COMMENT: All Secure
Beyond Data ProtectionBy Mary Ann Davidson
Oracle Secure Enterprise Search and Oracle Information Rights Management protect information.
One of the most worrisome trends in security is the rise in organized crime seeking to access large datasources. Coupled with the actual increased accessibility of large data stores (either by design or miscalculation), it's no longer some teenage kid with a keystroke logger trying to grab the credit card number of a grandma from Des Moines; it's a criminal organization going after the credit card numbers of everybody in Des Moines.
Consider a recent headline-grabbing breach involving an online jobs company. The company's search engine was designed to allow inquiries like "Find everyone who has 'fluent in Attic Greek' on their résumé." This broad-ranging search capability (a nice feature) was abused to return detailed personal information that the Bad Guys used to mount a spearphishing attack (for example, sending a very convincing e-mail that looks like it came from someone you really know, to trick you into clicking a link that installs something bad on your desktop). The company wasn't "hacked" per se: their useful tools were just used against them.
Outside the enterprise, we use search engines for everything from finding out where a cool new movie is playing in our neighborhood to reading obscure ancient texts online. These search engines are both promiscuous and dumb: you ask for X, you get links to X returned.
Inside the enterprise, search engines need to be smart and choosy: they must help people find what they need, without allowing them to snoop for what they aren't supposed to have. Oracle Secure Enterprise Search was built to be a "better mousetrap": an intelligent, security-aware search engine. For example, suppose I am an evil-minded employee at Company X who wants advance information on mergers and acquisitions so I can trade on that information (which is both illegal and unethical). A dumb enterprise search engine, when asked to search for "M&A [mergers and acquisitions] Plans," would happily cough up those corporate secrets.
Oracle Secure Enterprise Search, being a smart search engine, realizes that because I am not in the M&A department, I should not even know that "M&A plan for Company Y" exists (because the name of even a potential acquisition in the title makes the document too sensitive to know about). Oracle Secure Enterprise Search is also smart enough to realize that someone else might need to know that such a plan exists but would need to get specific access rights to the plan. In other words, search results are contextual, based on who I am, what I am asking to see, and other information, including the nature of the document itself. Oracle Secure Enterprise Search is programmable and configurable, so the answer to my "Where is?" or "Can I see?" question might not be black-and-white but graya really nice shade of gray that meshes with your corporation's privacy and security policies.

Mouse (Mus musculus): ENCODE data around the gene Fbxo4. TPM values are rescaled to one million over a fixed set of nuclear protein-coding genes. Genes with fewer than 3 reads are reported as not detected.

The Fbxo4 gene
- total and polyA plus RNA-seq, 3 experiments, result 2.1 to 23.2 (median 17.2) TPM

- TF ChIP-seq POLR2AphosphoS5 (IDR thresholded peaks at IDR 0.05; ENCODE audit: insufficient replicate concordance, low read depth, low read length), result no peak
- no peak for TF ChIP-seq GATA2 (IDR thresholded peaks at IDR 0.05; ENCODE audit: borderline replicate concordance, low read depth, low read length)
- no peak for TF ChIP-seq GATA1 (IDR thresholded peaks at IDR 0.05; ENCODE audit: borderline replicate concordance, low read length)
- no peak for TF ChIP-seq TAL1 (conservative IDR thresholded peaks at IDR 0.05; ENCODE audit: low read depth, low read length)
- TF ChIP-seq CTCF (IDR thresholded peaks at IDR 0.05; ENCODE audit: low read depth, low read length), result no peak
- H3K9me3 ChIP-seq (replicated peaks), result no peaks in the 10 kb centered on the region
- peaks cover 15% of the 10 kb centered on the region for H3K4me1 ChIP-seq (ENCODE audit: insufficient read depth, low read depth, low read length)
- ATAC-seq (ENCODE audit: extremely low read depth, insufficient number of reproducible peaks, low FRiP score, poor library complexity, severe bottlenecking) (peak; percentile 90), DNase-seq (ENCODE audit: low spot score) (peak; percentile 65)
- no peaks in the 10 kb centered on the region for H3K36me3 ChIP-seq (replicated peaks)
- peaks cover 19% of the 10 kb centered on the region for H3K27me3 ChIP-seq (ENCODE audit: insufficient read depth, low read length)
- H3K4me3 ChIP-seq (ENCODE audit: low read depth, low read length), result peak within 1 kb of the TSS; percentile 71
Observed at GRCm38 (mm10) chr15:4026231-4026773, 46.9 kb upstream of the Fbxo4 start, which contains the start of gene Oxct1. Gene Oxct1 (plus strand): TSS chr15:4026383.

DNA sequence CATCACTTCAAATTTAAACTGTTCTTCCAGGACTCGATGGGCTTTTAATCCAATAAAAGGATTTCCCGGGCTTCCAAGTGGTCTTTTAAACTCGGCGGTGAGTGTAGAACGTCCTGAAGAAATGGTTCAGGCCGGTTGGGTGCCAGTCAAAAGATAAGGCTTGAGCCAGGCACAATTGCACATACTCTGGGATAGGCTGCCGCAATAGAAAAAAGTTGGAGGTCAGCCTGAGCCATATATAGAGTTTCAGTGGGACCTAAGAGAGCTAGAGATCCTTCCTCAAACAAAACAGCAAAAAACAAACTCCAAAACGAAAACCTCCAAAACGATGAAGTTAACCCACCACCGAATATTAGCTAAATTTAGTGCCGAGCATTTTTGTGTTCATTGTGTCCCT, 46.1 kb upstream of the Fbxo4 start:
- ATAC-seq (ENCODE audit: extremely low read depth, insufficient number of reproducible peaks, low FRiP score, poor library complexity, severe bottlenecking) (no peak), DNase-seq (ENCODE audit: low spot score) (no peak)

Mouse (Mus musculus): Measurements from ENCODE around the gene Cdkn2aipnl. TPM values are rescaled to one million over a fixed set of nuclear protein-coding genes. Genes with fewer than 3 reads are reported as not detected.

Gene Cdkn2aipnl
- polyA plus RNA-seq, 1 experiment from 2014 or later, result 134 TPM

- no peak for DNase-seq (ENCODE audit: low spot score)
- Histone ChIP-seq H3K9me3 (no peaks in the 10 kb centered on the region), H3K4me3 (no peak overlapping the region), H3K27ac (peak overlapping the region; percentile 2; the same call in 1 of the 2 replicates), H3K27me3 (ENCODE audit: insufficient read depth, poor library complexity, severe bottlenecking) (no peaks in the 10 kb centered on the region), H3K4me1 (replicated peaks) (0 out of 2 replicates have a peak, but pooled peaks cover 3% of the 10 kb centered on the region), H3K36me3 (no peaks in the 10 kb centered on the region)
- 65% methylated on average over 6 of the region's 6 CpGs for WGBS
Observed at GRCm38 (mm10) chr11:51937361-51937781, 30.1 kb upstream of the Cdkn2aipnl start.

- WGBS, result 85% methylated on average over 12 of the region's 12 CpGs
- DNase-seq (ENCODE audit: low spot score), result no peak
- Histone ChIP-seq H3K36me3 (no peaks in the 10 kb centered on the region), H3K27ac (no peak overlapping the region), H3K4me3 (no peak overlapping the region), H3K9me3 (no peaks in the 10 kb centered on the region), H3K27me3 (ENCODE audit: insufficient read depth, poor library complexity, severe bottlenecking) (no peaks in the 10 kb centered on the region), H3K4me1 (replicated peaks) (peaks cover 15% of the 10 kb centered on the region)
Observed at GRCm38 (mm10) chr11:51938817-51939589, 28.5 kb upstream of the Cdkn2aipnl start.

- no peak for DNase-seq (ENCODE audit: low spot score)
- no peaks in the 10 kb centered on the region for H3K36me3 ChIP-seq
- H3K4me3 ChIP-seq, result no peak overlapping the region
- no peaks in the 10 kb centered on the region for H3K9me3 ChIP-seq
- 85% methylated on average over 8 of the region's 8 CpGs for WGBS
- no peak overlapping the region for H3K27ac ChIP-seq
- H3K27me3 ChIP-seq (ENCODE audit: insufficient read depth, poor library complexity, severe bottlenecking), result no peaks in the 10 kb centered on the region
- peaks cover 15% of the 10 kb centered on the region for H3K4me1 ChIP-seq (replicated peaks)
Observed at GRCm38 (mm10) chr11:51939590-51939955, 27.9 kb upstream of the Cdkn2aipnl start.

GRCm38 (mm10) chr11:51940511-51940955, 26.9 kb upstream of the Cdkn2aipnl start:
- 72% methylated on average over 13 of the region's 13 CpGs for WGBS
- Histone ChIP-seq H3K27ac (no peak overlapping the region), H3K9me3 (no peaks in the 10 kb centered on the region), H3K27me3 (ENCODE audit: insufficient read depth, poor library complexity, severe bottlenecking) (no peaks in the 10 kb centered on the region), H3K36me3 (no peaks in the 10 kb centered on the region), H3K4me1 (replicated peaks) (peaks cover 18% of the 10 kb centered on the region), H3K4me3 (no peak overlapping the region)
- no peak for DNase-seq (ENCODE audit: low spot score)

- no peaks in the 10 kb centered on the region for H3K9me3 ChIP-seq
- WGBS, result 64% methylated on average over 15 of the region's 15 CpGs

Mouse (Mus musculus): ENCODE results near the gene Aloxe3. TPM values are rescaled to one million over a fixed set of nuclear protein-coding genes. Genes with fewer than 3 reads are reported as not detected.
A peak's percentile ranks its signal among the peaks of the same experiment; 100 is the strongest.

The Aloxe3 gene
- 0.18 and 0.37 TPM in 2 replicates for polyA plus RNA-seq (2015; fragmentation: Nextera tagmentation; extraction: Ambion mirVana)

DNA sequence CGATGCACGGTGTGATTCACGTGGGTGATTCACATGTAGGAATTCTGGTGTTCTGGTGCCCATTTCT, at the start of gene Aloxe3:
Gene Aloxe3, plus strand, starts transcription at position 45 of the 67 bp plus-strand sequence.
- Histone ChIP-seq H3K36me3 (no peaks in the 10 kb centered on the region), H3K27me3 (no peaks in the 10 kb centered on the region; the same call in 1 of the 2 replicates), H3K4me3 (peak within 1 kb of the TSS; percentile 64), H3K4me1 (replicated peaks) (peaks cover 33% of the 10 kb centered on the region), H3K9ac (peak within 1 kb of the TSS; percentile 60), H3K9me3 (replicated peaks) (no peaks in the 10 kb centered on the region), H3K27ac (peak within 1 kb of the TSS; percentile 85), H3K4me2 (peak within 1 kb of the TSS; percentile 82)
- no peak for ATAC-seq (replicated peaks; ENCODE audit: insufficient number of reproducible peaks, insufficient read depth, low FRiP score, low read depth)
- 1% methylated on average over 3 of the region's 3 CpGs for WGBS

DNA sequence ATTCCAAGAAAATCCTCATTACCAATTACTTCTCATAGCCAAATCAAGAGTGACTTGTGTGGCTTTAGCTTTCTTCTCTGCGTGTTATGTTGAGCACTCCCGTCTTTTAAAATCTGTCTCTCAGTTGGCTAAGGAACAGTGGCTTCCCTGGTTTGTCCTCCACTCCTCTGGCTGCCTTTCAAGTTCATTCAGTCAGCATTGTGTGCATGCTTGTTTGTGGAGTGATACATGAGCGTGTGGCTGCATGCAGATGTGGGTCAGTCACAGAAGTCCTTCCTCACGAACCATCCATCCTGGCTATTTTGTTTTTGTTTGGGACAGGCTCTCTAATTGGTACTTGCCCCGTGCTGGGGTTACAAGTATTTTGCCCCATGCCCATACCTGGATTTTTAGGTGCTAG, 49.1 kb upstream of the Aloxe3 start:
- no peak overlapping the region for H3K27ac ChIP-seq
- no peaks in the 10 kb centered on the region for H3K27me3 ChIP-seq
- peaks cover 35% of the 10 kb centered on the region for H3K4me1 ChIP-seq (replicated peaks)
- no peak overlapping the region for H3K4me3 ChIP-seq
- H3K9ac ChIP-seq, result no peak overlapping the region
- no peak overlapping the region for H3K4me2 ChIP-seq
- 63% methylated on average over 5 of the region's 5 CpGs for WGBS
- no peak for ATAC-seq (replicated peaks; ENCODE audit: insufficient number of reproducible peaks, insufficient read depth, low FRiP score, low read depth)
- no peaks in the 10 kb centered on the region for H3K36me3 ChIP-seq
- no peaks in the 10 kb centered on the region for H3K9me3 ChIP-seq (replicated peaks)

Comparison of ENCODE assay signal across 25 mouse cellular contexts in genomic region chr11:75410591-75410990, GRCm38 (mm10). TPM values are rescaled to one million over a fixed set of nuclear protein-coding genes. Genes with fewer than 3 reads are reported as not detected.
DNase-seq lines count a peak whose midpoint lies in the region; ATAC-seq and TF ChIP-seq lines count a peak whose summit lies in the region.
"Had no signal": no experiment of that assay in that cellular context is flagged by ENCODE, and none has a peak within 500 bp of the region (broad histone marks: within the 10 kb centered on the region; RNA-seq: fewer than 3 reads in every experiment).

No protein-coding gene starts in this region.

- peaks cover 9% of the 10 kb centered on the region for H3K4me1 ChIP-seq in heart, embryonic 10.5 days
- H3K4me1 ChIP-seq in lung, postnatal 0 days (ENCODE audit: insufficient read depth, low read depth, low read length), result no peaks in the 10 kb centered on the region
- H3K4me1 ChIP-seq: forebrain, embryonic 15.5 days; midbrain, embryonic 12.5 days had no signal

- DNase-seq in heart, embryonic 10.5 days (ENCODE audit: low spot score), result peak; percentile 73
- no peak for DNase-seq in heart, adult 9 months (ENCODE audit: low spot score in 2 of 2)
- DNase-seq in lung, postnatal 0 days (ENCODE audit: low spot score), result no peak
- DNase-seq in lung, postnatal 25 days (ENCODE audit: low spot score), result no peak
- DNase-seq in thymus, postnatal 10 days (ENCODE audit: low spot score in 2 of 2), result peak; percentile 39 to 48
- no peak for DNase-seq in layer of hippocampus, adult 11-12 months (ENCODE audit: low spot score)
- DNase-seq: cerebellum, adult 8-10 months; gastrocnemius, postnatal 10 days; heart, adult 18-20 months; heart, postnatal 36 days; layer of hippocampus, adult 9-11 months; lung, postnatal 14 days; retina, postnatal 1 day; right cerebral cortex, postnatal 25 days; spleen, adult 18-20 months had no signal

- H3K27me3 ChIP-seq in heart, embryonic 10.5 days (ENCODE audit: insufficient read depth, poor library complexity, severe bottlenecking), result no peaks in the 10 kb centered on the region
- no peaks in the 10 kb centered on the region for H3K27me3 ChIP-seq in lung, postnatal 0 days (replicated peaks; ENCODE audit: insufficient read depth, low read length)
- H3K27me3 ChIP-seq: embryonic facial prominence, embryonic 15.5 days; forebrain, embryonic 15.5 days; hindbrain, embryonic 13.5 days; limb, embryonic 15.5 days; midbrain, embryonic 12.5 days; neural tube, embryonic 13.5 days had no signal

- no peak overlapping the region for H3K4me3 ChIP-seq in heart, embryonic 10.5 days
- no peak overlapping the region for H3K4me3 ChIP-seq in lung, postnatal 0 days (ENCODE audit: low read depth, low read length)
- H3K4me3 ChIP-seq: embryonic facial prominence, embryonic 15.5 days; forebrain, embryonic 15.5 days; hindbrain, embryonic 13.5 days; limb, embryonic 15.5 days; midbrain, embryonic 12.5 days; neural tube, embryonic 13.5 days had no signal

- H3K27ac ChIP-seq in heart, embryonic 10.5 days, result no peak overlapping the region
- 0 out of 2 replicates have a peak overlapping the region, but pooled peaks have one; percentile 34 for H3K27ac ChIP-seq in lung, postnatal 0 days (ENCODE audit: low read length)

As the world has become more collaborative, there is an increasing amount of information access from remote and mobile devices outside the enterprise (for example, smartphones). These devices are now so flexible and the distinction between "inside" and "outside" the network so mutable that companies must be able to extend their security policies beyond the enterprise. Otherwise, an enterprise could potentially lose its intellectual-property shirt and the corporate crown jewels. Oracle Information Rights Management can help organizations "seal" data from secondary uses, even outside the enterprise. For example, if I have access to the M&A plan, I cannot necessarily forward it to someone else, e-mail it outside the company, or even print it and hand a copy to someone else. Furthermore, the M&A plan might be so sensitive that any access to it is centrally logged and monitored. Not all information in an enterprise needs such rigorous controls, but some really and truly does.
We are entering the next generation of internet-based technology, where organizations harness new tools to get the best of "What's out there?" and "Where is?" and "Who has?" and "Can I see?" collaboration while preventing collaborative criminals. It's not just data protection anymore; it's information protection.
Mary Ann Davidson is the chief security officer at Oracle, responsible for secure development practice, security evaluations, and assessments. She represents Oracle on the board of directors of the Information Technology Information Security Analysis Center (IT-ISAC) and the Defense Science Board and is on the editorial review board of SC Magazine.